We reached Frere Station on the morning of the 10th, passing the sad sight of the Frere railway bridge completely wrecked by the Boers. I walked out to the camp and had never seen such a fine sight before; rows and rows of tents stretching for miles, and an army of about 20,000 men. I found our electric search-light party at the station waiting to go on, and I was thankful to get a breakfast with them. Eventually our train moved on to the camp of the Naval batteries, about 2-½ miles due north of Frere, and I at once marched up with the Natal Naval Volunteers, reported myself to Captain Jones, and joined my guns, finding all the rest of the Naval officers here, viz.: Captain Jones, Commander Limpus, and Lieutenants Ogilvy, Melville, Richards, Deas, Hunt, and Wilde, with half a dozen "Mids" of the Terrible. In camp were two 4.7 guns on the new field mounting, one battery of eight 12-pounders, and another of four 12-pounder quick-firers.

(p. 014) On Sunday afternoon (10th December) an impressive Church service was held in the open, with ourselves forming the right face of the square along with Hart's Irish Brigade. In the course of next day (11th) I rode up to see James' battery on the kopje to our front defending the camp, and got my first glimpse of Colenso and the country around, some ten miles off. I found that James's guns had very mobile limbers which he had built at Maritzburg, very different to our cumbersome wagons with guns tied up astern. In the afternoon Melville and I had tea with General Hart who was very agreeable and kind, and said he knew my father, and my aunt, Lady Brind, very well.

In the evening orders suddenly came for Limpus' battery of 4.7's, my two 12-pounders, and Richards' four 12-pounders to advance the next morning (12th) at 4 a.m. to Chieveley, some seven miles from the Boer lines; and here again I was in luck's way as being one of the fortunates ordered to the front. All was now bustle and hurry to get away, and eventually the line of Naval guns, some two miles long with ammunition and baggage wagons, moved out in the gray of morning over the hills, with an escort of Irish Fusiliers, who looked very smart, "wearin' of the green" in their helmets.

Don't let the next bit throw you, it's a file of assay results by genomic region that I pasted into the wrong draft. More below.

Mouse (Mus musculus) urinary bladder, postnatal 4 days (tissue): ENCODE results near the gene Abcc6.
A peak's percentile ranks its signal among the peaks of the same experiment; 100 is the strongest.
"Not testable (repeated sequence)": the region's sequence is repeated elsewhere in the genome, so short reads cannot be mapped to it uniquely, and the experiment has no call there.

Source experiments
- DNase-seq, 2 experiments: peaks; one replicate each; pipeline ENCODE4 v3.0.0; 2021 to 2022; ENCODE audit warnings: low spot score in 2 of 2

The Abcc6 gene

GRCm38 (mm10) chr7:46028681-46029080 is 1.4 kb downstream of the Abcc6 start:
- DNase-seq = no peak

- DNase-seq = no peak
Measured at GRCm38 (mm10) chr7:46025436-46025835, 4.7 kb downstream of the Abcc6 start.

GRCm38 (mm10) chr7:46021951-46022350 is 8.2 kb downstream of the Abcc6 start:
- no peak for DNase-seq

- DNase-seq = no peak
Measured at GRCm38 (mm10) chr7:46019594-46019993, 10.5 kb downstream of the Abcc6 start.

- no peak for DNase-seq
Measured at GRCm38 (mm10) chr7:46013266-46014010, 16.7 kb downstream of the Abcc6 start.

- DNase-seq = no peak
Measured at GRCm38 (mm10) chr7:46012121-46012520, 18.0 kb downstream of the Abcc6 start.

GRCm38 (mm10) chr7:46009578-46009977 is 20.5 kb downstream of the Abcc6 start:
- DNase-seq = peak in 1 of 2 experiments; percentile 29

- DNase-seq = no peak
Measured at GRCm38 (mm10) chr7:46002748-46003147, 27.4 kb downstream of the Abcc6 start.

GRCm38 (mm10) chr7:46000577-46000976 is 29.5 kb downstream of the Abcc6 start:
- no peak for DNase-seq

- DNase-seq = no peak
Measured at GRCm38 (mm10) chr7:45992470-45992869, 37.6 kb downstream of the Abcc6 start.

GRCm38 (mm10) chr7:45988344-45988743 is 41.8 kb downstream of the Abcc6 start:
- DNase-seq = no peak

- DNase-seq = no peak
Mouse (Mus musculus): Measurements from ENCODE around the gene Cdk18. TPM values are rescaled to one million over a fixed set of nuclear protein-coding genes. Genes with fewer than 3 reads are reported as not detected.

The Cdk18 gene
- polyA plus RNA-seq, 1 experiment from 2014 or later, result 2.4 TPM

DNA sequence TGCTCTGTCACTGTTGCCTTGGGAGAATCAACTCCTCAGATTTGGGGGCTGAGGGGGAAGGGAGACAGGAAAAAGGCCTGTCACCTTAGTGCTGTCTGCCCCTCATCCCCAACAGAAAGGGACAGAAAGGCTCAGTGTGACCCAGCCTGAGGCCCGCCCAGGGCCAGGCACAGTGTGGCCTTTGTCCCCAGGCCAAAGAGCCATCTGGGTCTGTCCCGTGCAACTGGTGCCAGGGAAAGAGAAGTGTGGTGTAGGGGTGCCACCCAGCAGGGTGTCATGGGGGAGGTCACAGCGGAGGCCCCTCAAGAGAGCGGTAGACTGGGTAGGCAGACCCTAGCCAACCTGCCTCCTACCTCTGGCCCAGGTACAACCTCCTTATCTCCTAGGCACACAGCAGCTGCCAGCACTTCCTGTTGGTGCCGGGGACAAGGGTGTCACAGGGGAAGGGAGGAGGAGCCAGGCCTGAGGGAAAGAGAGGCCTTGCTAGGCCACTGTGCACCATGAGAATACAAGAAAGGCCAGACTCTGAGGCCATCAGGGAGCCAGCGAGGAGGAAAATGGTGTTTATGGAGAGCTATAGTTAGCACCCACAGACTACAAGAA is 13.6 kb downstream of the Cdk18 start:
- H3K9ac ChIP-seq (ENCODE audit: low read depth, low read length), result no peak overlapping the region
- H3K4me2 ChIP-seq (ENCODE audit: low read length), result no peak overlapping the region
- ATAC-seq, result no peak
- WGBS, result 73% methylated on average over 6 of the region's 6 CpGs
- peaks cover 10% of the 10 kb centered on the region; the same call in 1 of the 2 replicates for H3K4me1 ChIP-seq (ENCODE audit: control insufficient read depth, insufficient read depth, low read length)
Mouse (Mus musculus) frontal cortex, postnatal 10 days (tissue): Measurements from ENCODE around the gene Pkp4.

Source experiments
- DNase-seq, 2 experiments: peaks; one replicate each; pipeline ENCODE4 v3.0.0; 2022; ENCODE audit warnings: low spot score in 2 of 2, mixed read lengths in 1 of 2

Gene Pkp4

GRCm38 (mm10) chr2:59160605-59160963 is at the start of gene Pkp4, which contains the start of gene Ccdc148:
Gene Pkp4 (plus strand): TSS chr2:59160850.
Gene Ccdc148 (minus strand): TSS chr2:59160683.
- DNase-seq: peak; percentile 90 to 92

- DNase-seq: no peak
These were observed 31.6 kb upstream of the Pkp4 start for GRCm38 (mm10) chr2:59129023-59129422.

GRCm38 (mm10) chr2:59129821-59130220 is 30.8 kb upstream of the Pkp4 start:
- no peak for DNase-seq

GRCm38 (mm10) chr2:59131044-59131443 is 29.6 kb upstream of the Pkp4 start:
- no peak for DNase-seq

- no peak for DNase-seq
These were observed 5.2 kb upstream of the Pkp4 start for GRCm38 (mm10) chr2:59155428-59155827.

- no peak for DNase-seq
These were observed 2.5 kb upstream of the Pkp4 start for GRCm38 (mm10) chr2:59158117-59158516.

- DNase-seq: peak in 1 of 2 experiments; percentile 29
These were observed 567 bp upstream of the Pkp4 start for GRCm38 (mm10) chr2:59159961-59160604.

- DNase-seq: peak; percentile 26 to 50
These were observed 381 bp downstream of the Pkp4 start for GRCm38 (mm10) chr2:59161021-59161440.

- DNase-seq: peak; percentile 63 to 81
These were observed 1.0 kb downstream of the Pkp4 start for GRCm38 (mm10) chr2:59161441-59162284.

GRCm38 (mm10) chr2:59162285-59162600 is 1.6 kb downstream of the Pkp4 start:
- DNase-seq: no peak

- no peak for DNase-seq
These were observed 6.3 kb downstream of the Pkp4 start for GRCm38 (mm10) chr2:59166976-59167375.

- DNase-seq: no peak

We reached Chieveley at 8 p.m. (12th), after a long, dusty march, and got into position next morning on a small kopje about two miles to its front, called afterwards "Gun Hill." Guns were unlimbered and shell pits dug, while the wagons were all placed under cover; we received orders on arrival for immediate action, and at 9.30 a.m. we commenced shelling the enemy at a range of 9,500 yards. The 4.7 guns on the right fired the first shot, my two 12-pounders followed quickly, and a desultory shell fire went on for some hours. At my position we dug pits (p. 015) for the gun trails in order to get a greater elevation, and we plumped one or two shots on the trenches near the Colenso Bridge. The shooting of the 4.7's, with their telescopic sights and easy ranging, was beautiful; shell after shell, many of them lyddite, burst in the Boer trenches, and we soon saw streams of Boer wagons trekking up the valley beyond, while at the same time one of the Boer camps, 10,000 yards off, was completely demolished.

All this time our Biograph friends from home were gaily taking views of us, and they took two of myself and my guns while firing. Of course, the anxious officers of batteries had to lay the guns personally at this early stage, and every shot was a difficult matter, as at the extreme range we were firing, with the lengthening pieces on, the sighting was rather guesswork, and we had to judge mainly by the explosion at a distance of five and a half miles. We were all done up after our exertions under a broiling sun, and hence were not used any more that day (12th). Behind us we saw miles of troops and transport on the march onwards, which gave us the idea, and also probably the Boers, that Buller was planning a forward attack; and indeed, late at night on the 13th, the 4.7 Battery was told to move on to a kopje two miles in advance; my own guns, with the Irish Fusiliers being left to protect the ground on which we were then camped.